As ever more communities adopted this equitable tradition, political power – which at the time was embedded in religious power – became more equally spread through society. Elites lost their control and, eventually, abandoned their temples.

America’s egalitarian mound-builders

The Hohokam tale unearths another vaunted American ideal that originates in indigenous history: equality. Long before it was codified in the Declaration of Independence,, equality was enacted through the building of large mounds.

Massive earthen structures like these are often acts of highly hierarchical societies – think of the pyramids of the ancient Egyptians, constructed by masses of laborers as the final resting place of powerful pharaohs, or those of the rigid, empire-building Aztecs.

But great power isn’t always top-down. Poverty Point, in the lower Mississippi River Valley of what’s now Louisiana, is a good example. This massive site, which consists of five mounds, six concentric semi-elliptical ridges and a central plaza, was built some 4,000 years ago by hunter-fisher-gatherers with little entrenched hierarchy.

Poverty Point: a city built on cooperation.
Herb Roe/Wikipedia, CC BY-SA

Originally, archaeologists believed that such societies without the inequality and authoritarianism that defined the ancient Egyptian, Roman, and Aztec empires could not have constructed something so significant – and, if so, only over decades or centuries.

But excavations in the last 20 years have revealed that large sections of Poverty Point were actually constructed in only a few months. These Native Americans organized in groups to undertake massive projects as a communal cooperative, leaving a built legacy of equality across America’s landscape.

Haudenosaunee

The Haudenosaunee, or Iroquois, offer a more modern example of such consensus-based decision-making practices.

These peoples – who’ve lived on both sides of the St. Lawrence river in modern-day Ontario and the U.S. Great Lakes states for hundreds, if not thousands, of years – built their society on collective labor arrangements.

They ostracized people who exhibited “selfish” behavior, and women and men often worked together in large groups. Everyone lived together in communal longhouses. Power was also shifted constantly to prevent hierarchy from forming, and decisions were made by coalitions of kin groups and communities. Many of these participatory political practices continue to this day.

The Haudenosaunee sided with the British during the 1776 American Revolution and were largely driven off their land after the war. Like many native populations, the Haudenosaunee Dream turned into a nightmare of invasion, plague and genocide as European migrants pursued their American Dream that excluded others.

Native Americans at Standing Rock

The long indigenous history of rejecting authoritarianism continues today, including the 2016 battle for environmental justice at Standing Rock, South Dakota.

There, a resistance movement coalesced around a horizontally organized youth group that rejected the planned Dakota Access oil pipeline.

Native American pioneers continue to fight for the same ideals that inspire the American Dream, including equality and freedom.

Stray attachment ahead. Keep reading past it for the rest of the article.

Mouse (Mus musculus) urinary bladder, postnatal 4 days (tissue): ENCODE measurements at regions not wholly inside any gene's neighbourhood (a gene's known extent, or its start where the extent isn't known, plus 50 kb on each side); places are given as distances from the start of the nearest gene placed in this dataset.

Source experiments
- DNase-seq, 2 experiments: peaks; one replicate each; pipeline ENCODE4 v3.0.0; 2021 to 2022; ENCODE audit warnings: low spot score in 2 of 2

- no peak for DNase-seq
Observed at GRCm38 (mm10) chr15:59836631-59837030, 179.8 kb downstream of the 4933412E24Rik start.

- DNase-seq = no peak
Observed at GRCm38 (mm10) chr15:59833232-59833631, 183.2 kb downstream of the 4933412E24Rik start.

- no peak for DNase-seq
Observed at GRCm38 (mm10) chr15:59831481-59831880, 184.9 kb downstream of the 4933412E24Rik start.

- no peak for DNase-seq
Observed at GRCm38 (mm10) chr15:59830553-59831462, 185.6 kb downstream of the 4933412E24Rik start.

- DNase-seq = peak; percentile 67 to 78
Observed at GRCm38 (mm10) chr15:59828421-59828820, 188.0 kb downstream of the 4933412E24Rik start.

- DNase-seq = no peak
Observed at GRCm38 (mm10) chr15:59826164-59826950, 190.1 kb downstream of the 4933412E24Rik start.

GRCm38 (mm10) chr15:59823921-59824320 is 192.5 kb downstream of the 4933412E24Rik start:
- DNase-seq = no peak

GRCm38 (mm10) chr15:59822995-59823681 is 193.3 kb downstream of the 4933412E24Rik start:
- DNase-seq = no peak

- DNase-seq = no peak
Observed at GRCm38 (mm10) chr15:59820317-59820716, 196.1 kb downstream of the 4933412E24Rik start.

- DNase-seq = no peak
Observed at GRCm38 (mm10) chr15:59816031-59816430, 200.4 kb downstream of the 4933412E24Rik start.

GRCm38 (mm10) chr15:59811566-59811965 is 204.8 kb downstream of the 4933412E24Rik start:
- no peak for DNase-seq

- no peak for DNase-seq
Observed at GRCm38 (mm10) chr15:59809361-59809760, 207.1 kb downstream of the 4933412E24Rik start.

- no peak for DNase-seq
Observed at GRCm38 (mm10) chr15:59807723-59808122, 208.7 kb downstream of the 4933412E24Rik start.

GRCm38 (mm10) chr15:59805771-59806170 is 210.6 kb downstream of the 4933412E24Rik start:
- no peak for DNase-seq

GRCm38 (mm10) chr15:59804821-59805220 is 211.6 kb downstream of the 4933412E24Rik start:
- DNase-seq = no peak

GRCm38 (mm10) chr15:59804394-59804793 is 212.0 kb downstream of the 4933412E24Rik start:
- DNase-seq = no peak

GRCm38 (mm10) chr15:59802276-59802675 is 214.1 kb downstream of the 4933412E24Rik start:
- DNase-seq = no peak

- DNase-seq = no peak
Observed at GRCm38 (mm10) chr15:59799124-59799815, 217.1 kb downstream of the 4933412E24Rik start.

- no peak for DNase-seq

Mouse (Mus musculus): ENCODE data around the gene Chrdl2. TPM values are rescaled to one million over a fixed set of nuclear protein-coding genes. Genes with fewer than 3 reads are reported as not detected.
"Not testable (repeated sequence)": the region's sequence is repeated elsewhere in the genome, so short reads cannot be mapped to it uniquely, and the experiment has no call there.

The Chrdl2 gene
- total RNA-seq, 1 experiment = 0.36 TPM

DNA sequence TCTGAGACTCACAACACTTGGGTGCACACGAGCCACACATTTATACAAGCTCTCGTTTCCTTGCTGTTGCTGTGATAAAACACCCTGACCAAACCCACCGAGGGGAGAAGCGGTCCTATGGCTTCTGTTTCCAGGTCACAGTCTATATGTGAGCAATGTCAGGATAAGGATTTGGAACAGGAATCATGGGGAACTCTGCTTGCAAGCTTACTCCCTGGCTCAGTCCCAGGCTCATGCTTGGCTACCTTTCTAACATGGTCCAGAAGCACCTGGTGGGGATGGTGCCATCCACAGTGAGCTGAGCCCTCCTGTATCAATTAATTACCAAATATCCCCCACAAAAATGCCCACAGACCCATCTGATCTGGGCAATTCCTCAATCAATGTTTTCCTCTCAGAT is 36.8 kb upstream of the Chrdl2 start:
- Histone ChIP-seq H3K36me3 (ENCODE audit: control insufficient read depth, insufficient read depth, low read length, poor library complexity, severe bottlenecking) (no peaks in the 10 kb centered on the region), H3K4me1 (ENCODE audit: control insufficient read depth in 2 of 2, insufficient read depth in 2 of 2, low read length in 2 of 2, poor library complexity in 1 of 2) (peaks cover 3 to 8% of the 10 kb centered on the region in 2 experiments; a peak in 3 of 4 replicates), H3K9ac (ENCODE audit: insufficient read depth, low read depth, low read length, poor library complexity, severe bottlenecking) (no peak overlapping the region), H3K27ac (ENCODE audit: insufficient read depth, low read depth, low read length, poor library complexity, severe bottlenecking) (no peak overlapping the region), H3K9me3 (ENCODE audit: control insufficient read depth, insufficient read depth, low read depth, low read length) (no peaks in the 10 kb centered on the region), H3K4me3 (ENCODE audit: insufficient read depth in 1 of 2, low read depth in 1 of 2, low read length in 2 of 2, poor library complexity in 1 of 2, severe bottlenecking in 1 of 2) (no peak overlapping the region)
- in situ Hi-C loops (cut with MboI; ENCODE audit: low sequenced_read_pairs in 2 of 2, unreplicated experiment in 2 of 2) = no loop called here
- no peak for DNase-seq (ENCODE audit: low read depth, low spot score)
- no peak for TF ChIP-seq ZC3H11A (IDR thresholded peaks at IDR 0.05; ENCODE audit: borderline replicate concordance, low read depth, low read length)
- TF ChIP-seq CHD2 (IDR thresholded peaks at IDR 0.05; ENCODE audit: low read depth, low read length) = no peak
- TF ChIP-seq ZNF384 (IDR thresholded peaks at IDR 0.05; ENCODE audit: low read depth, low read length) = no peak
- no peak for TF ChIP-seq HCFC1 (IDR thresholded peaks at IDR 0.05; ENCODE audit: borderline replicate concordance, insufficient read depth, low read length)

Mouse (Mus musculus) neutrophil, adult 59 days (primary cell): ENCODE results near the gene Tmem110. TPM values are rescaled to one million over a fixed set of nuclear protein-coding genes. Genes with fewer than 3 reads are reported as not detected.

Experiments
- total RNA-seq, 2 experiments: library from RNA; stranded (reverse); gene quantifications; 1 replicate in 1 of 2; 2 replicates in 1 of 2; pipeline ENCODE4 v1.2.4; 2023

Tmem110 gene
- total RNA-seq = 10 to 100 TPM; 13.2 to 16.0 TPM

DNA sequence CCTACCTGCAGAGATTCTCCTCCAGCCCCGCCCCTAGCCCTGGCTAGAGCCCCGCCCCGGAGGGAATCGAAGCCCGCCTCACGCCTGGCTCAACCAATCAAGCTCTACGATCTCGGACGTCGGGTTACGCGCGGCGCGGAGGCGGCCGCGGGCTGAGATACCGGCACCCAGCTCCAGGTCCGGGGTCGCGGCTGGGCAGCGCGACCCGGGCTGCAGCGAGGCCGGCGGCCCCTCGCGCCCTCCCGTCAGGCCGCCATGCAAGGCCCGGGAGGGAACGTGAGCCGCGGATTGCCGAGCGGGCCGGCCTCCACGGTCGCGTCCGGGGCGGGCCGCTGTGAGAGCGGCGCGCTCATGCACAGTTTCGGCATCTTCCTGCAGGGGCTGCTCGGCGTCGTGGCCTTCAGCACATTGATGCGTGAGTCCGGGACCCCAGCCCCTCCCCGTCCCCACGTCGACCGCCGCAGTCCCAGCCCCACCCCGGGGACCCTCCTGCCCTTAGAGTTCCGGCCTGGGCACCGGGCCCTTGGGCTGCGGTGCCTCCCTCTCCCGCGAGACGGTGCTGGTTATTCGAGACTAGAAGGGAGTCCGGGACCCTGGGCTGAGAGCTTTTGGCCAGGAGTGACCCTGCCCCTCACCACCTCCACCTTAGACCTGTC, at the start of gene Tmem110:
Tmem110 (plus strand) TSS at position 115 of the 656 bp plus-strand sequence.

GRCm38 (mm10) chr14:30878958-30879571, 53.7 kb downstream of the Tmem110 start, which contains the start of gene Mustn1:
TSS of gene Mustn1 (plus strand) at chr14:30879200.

John Duffy/Wikimedia, CC BY-SA

The movement centered on an environmental cause in part because nature is sacred to the Lakota (and many other indigenous communities), but also because communities of color often bear the brunt of economic and urban development decisions. This was the indigenous fight against repression and for the American Dream, gone 21st century.

Redefining the North American dream

Anthropologists and historians haven’t always recognized the quintessentially Native American ideals present in the American Dream.

In the early 19th century, the prominent social philosopher Lewis Henry Morgan called the Native Americans he studied “savages.” And for centuries, America’s native peoples have seen their cultural heritage attributed to seemingly everyone but their ancestors – even to an invented “lost” white race.

America’s indigenous past was not romantic. There were petty disputes, bloody intergroup conflicts and slavery (namely along the Northwest Coast and American Southeast).

But the ideals of freedom and equality – and the right that Americans can move across this vast continent to seek it out – survive through the millennia. Societies based on those values have prospered here.

The ConversationSo the next time a politician invokes American values to promote a policy of closed borders or selfish individualism, remember who originally espoused the American Dream – and first sought to live it, too.

Lewis Borck, Archaeologist, Leiden University and D. Shane Miller, Prehistoric Archeologist, Mississippi State University

This article was originally published on The Conversation. Read the original article.


Leave a comment

Why the world needs more global citizens

File 20170930 19823 oowuoj

Former U.S. President Barack Obama and Prince Harry watch wheelchair basketball at the Invictus Games in Toronto on Friday, Sept. 29. Obama spoke earlier in Toronto about the importance of global citizenship. THE CANADIAN PRESS/Chris Donovan

Paul Sherman, University of Guelph-Humber

Global citizenship is trending upward.

Chinese artist Ai Weiwei received a global citizenship award in Toronto this week, and on Friday, former U.S. President Barack Obama spoke in the Canadian city about the importance of global citizenship.